Computability and Complexity (CoCo) 2024
This webpage provides all documentation and information
about the course. There is no additional information in the
Absalon system, but daytoday messages about the course
and problem set submissions are dealt with there.
Computers are everywhere today—at work, in our cars, in our
living rooms, and in our pockets—and have changed the world
beyond our wildest imagination. Yet these marvellous devices are, at
the core, amazingly simple and stupid: all they can do is to
mechanically shuffle zeros and ones around.
What is the true potential of
such automated computational devices? And what are the limits of what
can be done by mechanical calculations?
Computational complexity theory gives these deep and fascinating philosophical
questions a crisp mathematical meaning.
A computational problem is any task that is in principle amenable to
being solved by a computer—i.e., it can be solved by mechanical
application of mathematical steps.
Complexity theory focuses on classifying computational problems
according to their inherent difficulty, and on relating those classes
of problems to each other.
The goal is to understand the power of computers but also—and
above all—the limitations of what problems can be solved by
them, or more broadly by any type of automated computational process.
A problem is regarded as inherently difficult if its solution requires
unreasonably large resources regardless of which approach is used to
solve it (i.e., no matter which algorithm is employed). Complexity
theory formalizes this notion by introducing mathematical models of
computation and quantifying the amount of resources needed to solve
the problems, such as running time, memory usage, parallelism,
communication, et cetera.
This course will give an introduction to computational complexity
theory, survey some of the major research results, and present some of
the open problems that are the focus of current research. While the
intention is to give a fairly broad coverage, there might be a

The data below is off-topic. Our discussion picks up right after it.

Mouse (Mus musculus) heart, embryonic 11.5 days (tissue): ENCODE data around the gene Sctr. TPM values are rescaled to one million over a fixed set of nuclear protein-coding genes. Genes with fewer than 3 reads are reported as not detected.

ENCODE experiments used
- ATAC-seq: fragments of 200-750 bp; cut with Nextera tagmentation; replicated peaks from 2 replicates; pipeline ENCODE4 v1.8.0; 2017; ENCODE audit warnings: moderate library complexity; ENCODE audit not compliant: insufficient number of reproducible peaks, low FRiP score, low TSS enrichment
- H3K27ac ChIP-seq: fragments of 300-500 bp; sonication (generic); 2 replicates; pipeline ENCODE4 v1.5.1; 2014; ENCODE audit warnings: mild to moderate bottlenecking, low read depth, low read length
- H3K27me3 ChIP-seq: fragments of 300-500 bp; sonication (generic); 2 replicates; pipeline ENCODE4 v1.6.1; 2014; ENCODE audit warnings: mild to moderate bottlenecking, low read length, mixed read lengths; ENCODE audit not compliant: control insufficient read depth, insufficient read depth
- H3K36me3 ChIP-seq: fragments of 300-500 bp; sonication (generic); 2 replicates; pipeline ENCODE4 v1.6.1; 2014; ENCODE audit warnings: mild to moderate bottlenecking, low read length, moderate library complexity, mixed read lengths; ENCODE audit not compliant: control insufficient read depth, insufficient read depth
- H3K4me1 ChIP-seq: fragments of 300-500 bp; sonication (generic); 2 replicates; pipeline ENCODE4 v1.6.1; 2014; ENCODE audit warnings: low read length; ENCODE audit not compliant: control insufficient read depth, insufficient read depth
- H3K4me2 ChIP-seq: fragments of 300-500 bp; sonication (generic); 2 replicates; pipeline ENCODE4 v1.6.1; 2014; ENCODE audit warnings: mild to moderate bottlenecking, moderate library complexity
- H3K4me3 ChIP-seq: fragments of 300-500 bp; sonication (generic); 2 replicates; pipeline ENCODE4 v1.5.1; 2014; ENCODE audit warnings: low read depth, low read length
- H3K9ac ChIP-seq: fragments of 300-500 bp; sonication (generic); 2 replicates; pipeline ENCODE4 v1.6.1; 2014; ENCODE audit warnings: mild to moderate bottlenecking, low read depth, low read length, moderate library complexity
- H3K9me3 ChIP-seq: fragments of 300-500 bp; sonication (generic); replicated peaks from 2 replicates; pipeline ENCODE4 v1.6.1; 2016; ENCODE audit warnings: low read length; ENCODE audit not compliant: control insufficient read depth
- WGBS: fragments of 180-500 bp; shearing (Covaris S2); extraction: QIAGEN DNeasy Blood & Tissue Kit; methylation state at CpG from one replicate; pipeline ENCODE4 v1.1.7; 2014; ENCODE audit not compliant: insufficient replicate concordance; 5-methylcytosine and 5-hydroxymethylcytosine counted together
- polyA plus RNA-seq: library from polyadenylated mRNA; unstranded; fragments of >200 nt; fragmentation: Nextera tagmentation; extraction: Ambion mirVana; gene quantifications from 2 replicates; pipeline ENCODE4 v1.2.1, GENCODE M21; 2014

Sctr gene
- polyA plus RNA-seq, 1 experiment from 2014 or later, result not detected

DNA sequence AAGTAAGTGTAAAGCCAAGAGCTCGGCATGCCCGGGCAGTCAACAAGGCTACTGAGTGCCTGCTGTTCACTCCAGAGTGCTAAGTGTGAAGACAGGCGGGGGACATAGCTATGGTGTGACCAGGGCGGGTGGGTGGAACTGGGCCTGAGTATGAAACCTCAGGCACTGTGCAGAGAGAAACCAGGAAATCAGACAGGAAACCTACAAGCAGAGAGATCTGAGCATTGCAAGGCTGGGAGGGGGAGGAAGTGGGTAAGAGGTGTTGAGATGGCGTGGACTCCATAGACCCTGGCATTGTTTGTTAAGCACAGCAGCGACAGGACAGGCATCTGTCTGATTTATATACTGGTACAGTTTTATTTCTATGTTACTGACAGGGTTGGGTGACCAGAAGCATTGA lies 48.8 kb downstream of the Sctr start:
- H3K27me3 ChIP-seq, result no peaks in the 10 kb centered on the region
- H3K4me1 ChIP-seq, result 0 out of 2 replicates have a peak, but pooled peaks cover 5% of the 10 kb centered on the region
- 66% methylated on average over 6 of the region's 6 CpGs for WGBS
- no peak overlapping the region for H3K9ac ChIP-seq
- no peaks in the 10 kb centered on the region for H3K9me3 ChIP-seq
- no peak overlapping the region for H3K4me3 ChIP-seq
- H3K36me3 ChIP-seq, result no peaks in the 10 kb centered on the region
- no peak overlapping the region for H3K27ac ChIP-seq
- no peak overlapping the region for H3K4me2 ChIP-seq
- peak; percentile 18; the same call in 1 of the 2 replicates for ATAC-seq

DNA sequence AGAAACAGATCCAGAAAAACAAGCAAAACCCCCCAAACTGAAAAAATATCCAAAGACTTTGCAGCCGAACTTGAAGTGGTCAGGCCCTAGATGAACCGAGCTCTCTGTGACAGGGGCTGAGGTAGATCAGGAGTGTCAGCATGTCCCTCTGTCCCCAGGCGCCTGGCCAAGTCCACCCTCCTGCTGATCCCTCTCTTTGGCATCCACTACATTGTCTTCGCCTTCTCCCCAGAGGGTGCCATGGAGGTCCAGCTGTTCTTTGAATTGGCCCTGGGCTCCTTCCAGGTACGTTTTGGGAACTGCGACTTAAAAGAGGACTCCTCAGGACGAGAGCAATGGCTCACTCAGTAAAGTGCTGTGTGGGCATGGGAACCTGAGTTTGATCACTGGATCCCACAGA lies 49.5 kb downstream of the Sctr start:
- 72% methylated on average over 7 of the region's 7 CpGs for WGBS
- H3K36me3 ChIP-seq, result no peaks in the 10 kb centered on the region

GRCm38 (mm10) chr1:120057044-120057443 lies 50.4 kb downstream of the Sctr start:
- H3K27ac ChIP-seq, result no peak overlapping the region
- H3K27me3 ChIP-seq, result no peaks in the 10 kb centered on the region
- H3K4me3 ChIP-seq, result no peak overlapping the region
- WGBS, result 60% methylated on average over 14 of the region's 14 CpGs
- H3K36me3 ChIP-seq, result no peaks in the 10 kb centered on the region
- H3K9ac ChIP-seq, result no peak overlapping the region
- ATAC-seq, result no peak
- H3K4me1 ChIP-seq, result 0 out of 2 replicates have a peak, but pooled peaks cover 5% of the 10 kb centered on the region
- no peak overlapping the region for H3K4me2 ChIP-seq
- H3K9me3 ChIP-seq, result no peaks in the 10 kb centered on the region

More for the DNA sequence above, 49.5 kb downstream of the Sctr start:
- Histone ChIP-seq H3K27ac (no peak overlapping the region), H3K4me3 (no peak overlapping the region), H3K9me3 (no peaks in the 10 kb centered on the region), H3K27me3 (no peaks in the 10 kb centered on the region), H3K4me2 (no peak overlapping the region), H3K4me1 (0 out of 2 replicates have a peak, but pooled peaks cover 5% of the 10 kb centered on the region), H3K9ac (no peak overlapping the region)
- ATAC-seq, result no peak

slight bias towards areas where the
Algorithms and
Complexity Section
at DIKU has made significant contributions to the state of the art.
This course
is
given in the first half of the spring semester (block 3) of 2024.
It
has
a total of 22 lectures, with ca 2.5 lectures per week on average.
In accordance with the
academic
quarter
tradition,
all times are stated cum tempore,
so
10 am
in the lecture schedule below
actually means 10:15 am et cetera.
The lectures will be in
Auditorium 01
in the August Krogh Building
at Universitetsparken 13.
In addition to the lectures, there are
exercise classes
all Thursdays 1517 (except week 13) in
2.0.G.064/070
in the Niels Bohr Building
at Jagtvej 155.
Chapter numbers in the course planning below refer to the
AroraBarak textbook.
The general idea behind the course
is
to go over (most of) the first 9 chapters in the
textbook,
getting a fairly good general overview of computational complexity theory,
and then spend roughly the last third of the course on a selection of more "advanced" topics,
where the textbook
is
followed less closely.
Weekday 
Date 
Time 
Room 
# 
Plan of lectures 
References 
Tuesday 
Feb 6 
1012 
Aud 01 
1. 
Intro to complexity theory, course overview, Turing machines, undecidability 
Chs 01, notes 
Thursday 
Feb 8 
1012 
Aud 01 
2. 
Complexity classes, reductions, P, NP, nondeterministic computation 
Chs 12, notes 
Thursday 
Feb 8 
1315 
Aud 01 
3. 
NPcompleteness, CookLevin theorem 
Ch 2, notes 
Tuesday 
Feb 13 
1012 
Aud 01 
4. 
NPreductions, coNP, decision vs. search 
Ch 2, notes 
Thursday 
Feb 15 
1012 
Aud 01 
5. 
EXP vs. NEXP, diagonalization, time hierarchy theorems, Ladner's theorem 
Chs 23, notes 
Thursday 
Feb 15 
1315 
Aud 01 
6. 
Oracle Turing machines, limits of diagonalization 
Ch 3, notes 
Tuesday 
Feb 20 
1012 
Aud 01 
7. 
Space complexity, PSPACE, NPSPACE, PSPACEcompleteness 
Ch4, notes 
Thursday 
Feb 22 
1315 
Aud 01 
8. 
Savitch's theorem, L, NL 
Ch 4, notes 
Tuesday 
Feb 27 
1012 
Aud 01 
9. 
ImmermanSzelepcsényi theorem 
Chs 45, notes 
Thursday 
Feb 29 
1012 
Aud 01 
10. 
Polynomial hierarchy (PH) 
Ch 5, notes 
Thursday 
Feb 29 
1315 
Aud 01 
11. 
Boolean circuits, P/poly, KarpLipton theorems 
Ch 6, notes 
Tuesday 
Mar 5 
1012 
Aud 01 
12. 
Randomized computation, BPP, polynomial identity testing (PIT), RP, coRP, ZPP 
Ch 7, notes 
Thursday 
Mar 7 
1315 
Aud 01 
13. 
Error reduction and applications 
Ch 7, notes 
Tuesday 
Mar 12 
1012 
Aud 01 
14. 
Interactive proofs, IP, IP=PSPACE (but proof of coNP ⊆ IP) 
Ch 8, notes 
Thursday 
Mar 14 
1012 
Aud 01 
15. 
coNP ⊆ IP (cont.), zeroknowledge (ZK) proofs 
Chs 89, notes 
Thursday 
Mar 14 
1315 
Aud 01 
16. 
Boundeddepth circuits, PARITY∉AC^{0}, Håstad's switching lemma 
Ch 14, notes 
Tuesday 
Mar 19 
1012 
Aud 01 
17. 
Håstad's switching lemma (cont.) 
Ch 14, notes 
Thursday 
Mar 21 
1012 
Aud 01 
18.